Tuesday, April 7, 2015

Holidays and Observances for Apr 7 2015

International Beaver Day

Celebrate International Beaver Day April 7, Every Year!

Help people learn about these amazing animals on International Beaver Day,  April 7th. International Beaver Day is a fine time to hike to a beaver pond, arrange a display of books in your library, show a beaver video, and/or otherwise spread the word about nature’s engineer.

Remember beavers are more than fascinating watchable wildlife; learning to coexist with this species can help solve major environmental problems. By building dams beavers restore the land’s most valuable ecosystem, wetlands. Not only are wetlands havens of life with biodiversity comparable to tropical rain forests, they also provide essential services, such as water cleansing, climate regulation, and moderating the flow of streams.

We now have 10% or less, of North America’s beaver population prior to Euro-American colonization. (A much smaller percentage of the original Eurasian beaver population remains.) As beavers were eradicated in past centuries, their dams no longer filtered silt from streams, and kept water on the land longer. As beavers were wiped out, the majority of wetlands were drained, and waterways became disconnected from their floodplains. Rivers became more like canals or sewers, leading to today’s problems with water pollution, erosion, and escalating damage from regional floods and droughts.

Luckily effective, economical methods of coexistence exist that allow beavers to be our allies in restoring a healthy environment. Today, manmade (mitigation) wetlands cost from $10,000 to 100,000 per acre to build, while each beaver family creates and maintains several acres of wetlands—for free.

International Day of Reflection on the Genocide in Rwanda

The decision to declare 7 April 2004 as the International Day of Reflection on the 1994 Genocide in Rwanda stems from a recommendation made by the Executive Council of the African Union. In March 2003, the Council recommended that the United Nations and the international community proclaim, in commemoration of the 1994 genocide in Rwanda, an international day of reflection and recommitment to the fight against genocide throughout the world.

On 23 December 2003, the General Assembly adopted resolution A/RES/58/234, mandating on 7 April the observance of the International Day of Reflection on the 1994 Genocide in Rwanda. That resolution "encourages Member States, organizations of the United Nations system and other relevant international organizations, as well as civil society organizations, to observe the Day, including special observances and activities in memory of the victims of the genocide". The resolution also calls upon all States to act in accordance with the Convention on the Prevention and Punishment of the Crime of Genocide so as to ensure that there is no repetition of events of the kind that occurred in Rwanda in 1994.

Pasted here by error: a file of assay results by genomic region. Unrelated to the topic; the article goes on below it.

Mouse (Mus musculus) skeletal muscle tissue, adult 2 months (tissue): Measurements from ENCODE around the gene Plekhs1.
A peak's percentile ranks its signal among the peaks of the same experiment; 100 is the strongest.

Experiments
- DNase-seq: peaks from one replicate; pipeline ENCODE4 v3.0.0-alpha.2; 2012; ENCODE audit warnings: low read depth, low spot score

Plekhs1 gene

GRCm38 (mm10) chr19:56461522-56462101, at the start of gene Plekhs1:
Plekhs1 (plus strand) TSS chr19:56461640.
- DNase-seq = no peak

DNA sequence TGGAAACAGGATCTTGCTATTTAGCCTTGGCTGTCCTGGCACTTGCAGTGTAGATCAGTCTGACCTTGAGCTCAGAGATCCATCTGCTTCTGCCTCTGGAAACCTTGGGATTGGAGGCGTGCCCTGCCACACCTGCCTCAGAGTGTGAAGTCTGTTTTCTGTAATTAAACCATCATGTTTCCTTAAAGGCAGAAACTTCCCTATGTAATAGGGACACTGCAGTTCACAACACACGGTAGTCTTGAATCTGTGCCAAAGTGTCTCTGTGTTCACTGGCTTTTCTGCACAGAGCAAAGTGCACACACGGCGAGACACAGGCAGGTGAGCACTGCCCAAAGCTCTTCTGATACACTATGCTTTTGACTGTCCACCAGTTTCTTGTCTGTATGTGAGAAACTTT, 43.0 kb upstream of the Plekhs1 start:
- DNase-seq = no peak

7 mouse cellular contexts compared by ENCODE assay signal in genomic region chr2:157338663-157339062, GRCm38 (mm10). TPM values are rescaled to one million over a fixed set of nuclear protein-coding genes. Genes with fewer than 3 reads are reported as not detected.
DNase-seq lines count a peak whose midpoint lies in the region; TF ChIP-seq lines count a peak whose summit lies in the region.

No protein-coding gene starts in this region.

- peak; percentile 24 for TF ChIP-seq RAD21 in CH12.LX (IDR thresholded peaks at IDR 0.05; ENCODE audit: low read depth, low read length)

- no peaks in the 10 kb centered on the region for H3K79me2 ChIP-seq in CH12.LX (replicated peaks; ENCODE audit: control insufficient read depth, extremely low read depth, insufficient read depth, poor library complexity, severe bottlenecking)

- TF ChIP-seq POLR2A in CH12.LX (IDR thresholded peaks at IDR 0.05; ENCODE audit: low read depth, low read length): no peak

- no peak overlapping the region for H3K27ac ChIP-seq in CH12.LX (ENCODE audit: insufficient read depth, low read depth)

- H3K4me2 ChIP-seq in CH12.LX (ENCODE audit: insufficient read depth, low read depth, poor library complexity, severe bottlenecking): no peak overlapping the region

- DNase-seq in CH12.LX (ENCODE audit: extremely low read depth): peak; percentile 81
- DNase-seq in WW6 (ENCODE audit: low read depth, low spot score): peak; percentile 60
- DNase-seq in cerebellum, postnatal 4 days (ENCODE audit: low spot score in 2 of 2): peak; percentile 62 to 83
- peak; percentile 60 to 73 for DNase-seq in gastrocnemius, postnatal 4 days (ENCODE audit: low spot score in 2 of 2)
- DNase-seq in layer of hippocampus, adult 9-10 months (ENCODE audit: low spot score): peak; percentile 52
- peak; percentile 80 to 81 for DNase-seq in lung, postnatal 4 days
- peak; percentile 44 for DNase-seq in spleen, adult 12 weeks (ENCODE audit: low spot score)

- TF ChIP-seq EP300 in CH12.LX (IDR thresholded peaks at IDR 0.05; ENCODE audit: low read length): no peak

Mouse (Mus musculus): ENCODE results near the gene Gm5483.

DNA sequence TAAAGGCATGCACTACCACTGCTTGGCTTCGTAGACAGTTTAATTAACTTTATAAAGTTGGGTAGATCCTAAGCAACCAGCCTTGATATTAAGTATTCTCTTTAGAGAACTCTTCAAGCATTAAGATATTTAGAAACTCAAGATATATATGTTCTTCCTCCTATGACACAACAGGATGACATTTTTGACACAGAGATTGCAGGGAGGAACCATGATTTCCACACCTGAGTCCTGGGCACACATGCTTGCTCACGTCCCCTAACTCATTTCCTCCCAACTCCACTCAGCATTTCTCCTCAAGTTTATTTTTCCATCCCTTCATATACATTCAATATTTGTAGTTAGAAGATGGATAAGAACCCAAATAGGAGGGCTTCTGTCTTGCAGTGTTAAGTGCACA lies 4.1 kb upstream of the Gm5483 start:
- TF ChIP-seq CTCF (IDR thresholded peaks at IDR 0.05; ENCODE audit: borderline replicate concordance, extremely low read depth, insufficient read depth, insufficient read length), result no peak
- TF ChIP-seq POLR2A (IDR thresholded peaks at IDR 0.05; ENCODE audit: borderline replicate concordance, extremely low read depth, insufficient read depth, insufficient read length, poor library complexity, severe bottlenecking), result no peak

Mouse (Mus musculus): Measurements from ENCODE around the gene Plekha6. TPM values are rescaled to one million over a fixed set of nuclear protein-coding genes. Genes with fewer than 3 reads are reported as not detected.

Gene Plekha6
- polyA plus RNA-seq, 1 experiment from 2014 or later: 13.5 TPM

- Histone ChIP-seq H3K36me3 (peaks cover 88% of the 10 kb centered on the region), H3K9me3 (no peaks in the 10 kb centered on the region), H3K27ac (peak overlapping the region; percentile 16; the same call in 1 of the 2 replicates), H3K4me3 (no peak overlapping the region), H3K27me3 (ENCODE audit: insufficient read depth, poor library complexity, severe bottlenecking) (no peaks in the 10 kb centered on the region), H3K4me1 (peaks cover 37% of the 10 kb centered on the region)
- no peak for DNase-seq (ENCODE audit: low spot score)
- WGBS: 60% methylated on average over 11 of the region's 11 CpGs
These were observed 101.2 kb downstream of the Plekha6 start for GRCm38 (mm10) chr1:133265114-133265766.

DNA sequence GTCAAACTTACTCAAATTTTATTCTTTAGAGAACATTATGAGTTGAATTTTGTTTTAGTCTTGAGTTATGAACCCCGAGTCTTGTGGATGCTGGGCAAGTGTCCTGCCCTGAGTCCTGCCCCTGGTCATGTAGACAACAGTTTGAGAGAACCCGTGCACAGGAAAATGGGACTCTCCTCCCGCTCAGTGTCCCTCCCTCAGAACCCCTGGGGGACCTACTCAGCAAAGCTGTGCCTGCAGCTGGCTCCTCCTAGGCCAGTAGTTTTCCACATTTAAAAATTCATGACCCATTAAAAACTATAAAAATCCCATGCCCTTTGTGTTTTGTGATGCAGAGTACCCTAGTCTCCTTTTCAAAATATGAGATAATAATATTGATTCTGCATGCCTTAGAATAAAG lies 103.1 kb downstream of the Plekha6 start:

The Government of Rwanda has asked that the world's observance of the Day include a minute of silence at 12:00 noon local time in each time zone. At the Memorial Conference on the Rwanda Genocide, organized by the Governments of Canada and Rwanda at the United Nations in New York on 26 March 2004, the Secretary-General stated that "'Such a minute of silence has the potential to unite the world, however fleetingly, around the idea of global solidarity. I would like to urge all people, everywhere, no matter what their station in life, whether in crowded cities or remote rural areas, to set aside whatever they might be doing at noon on that day, and pause to remember the victims. Let us be united in a way we were not ten years ago. And let us, by what we do in one single minute, send a message - a message of remorse for the past, resolve to prevent such a tragedy from ever happening again - and let’s make it resound for years to come."

The United Nations Convention on the Prevention and Punishment of Genocide defines genocide as any of the following acts committed with intent to destroy, in whole or in part, a national, ethnic, racial or religious group: killing members of the group; causing serious bodily or mental harm to members of the group; deliberately inflicting on the group conditions of life calculated to bring about its physical destruction in whole or in part; imposing measures intended to prevent births within the group; and forcibly transferring children of the group to another group.

In 1994, 800,000 Rwandans were slaughtered by their fellow countrymen and women, most for no other reason than that they belonged to a particular ethnic group. The killings began on 7 April 1994, the day after a plane carrying the presidents of Rwanda and Burundi was shot out of the sky with a missile as it prepared to land in Kigali. The systematic slaughter of men, women and children, which took place over the course of about 100 days between April and July of 1994, was perpetrated in full view of the international community. Appalling atrocities were committed, by militia and the armed forces, but also by civilians against other civilians. The genocide was highly organized, with top government and ruling party officials playing a role. Lists were drawn up of Tutsi and opposition leaders earmarked for assassination before the genocide itself actually began. The hate media also played a role in mobilizing support for and participation in the killings. Thus, the key perpetrators were not faceless crowds, but identifiable individuals who can be brought to justice.

International Snailpapers Day